Prayers in the kitchen: Why religious groups fear a loss of freedom in China

By Saša Petricic for CBC News

One by one, they climb the dim, concrete stairs to the third-floor apartment. They come here every Friday morning, about a dozen in all. They are the determined, the devout, the dissidents. On their way to pray.

Their church is a small studio apartment where Pastor Xu Yonghai lives in a working-class part of Beijing. A cross on the wall and a pile of Bibles in the kitchen are the only clues that this place is part of China's fast-growing Christian movement.

At least half of the country's 70 million adherents attend unauthorized services like this one, in thousands of these so-called house churches.

"In the official churches, the priests are under the control of the Communist Party," says Xu.

"We follow the words of Jesus. And if Jesus were alive, he wouldn't join the Communist Party. He would protest human rights and would probably be crucified again."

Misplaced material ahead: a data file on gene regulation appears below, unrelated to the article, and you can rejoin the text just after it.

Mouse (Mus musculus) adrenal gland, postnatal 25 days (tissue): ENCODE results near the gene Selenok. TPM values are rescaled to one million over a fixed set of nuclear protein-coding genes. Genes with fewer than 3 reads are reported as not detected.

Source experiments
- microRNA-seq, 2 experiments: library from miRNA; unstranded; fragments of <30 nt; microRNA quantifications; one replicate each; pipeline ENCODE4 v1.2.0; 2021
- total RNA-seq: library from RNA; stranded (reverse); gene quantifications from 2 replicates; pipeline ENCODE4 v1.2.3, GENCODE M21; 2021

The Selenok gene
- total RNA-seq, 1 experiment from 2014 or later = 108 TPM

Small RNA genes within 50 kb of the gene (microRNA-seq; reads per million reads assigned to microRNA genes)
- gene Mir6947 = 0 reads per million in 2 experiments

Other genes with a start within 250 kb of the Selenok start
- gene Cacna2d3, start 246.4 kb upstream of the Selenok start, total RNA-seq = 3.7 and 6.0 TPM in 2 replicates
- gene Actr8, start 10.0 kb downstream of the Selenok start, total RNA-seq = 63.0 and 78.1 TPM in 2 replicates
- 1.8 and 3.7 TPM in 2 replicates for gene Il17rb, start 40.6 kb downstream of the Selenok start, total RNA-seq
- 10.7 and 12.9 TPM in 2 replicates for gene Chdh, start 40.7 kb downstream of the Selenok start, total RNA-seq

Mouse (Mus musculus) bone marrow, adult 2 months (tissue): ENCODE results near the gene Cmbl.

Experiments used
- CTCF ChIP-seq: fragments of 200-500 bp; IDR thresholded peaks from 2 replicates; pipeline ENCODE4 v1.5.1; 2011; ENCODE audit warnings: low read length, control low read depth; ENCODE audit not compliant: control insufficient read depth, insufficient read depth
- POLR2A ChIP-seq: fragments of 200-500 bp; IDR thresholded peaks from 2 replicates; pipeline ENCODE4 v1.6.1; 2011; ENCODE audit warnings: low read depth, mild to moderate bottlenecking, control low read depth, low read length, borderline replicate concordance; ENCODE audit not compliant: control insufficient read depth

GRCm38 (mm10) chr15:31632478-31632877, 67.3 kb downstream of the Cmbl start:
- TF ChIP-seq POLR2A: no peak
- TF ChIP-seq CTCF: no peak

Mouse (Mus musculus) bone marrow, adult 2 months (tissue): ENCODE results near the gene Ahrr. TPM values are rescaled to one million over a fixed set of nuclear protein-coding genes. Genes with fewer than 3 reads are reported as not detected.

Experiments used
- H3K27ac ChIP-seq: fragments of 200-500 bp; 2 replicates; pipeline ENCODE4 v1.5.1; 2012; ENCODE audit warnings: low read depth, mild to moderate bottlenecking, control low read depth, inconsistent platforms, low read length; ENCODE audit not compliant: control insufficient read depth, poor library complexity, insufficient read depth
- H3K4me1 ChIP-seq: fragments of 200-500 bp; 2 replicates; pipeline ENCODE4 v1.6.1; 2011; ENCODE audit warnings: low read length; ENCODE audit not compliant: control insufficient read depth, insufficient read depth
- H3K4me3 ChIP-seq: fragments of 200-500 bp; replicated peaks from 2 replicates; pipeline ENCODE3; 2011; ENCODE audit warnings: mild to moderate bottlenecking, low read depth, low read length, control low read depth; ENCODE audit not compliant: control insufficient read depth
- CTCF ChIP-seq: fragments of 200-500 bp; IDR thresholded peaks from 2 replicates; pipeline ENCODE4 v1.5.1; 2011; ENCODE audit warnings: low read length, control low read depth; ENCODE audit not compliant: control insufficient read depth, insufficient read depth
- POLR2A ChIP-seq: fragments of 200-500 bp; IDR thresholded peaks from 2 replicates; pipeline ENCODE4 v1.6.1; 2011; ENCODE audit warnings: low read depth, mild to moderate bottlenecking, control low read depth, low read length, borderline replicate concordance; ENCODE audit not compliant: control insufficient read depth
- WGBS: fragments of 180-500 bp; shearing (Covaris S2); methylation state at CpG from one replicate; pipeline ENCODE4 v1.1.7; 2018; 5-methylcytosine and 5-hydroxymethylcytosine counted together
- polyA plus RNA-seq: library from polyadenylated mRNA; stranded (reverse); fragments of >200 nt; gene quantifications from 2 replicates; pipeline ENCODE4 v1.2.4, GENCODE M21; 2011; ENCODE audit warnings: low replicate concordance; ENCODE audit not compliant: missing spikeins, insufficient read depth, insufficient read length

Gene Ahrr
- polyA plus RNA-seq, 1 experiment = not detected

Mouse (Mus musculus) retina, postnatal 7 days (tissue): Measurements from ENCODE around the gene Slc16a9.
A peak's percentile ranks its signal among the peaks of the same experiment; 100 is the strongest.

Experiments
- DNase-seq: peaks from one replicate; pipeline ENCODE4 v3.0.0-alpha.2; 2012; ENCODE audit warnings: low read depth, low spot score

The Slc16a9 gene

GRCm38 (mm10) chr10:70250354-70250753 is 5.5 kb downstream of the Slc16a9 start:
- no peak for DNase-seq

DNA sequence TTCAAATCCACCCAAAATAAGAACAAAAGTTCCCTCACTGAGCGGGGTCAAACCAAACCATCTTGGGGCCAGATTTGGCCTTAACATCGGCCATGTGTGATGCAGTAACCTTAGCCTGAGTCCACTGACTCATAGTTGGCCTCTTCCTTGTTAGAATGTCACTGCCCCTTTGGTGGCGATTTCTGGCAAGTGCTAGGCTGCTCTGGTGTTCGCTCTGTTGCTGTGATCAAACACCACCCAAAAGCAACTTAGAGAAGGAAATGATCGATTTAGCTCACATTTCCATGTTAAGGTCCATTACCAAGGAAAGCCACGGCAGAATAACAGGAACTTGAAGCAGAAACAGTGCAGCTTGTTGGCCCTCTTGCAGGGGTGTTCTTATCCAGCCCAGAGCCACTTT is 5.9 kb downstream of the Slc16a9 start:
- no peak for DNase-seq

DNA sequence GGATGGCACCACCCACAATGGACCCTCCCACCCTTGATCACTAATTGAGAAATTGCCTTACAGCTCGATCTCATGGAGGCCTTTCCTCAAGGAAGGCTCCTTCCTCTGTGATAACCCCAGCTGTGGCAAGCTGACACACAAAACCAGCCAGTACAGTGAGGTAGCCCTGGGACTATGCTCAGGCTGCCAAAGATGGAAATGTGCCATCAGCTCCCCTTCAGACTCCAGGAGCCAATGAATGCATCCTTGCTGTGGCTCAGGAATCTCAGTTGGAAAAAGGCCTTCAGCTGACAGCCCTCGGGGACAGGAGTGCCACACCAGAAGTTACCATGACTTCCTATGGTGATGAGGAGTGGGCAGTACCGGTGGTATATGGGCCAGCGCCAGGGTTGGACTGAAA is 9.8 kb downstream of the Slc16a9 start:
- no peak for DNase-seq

This house church was established in 1989, shortly after the Tiananmen Square democracy protests were crushed by the Chinese military.

The police watch this, but so far they have not prevented it, as they have with other house churches.

Christian and other religious groups worry all such gatherings may soon be targets for the government, under a new, stricter version of the 10-year-old Regulations on Religious Affairs.

This one cites national security as an overriding priority. Beijing has not said when it goes into effect, but most assume it is already the law of the land.

Many of those who have gathered around Xu's dining table have been involved in anti-government demonstrations. Like Xu, most have spent time in jail.

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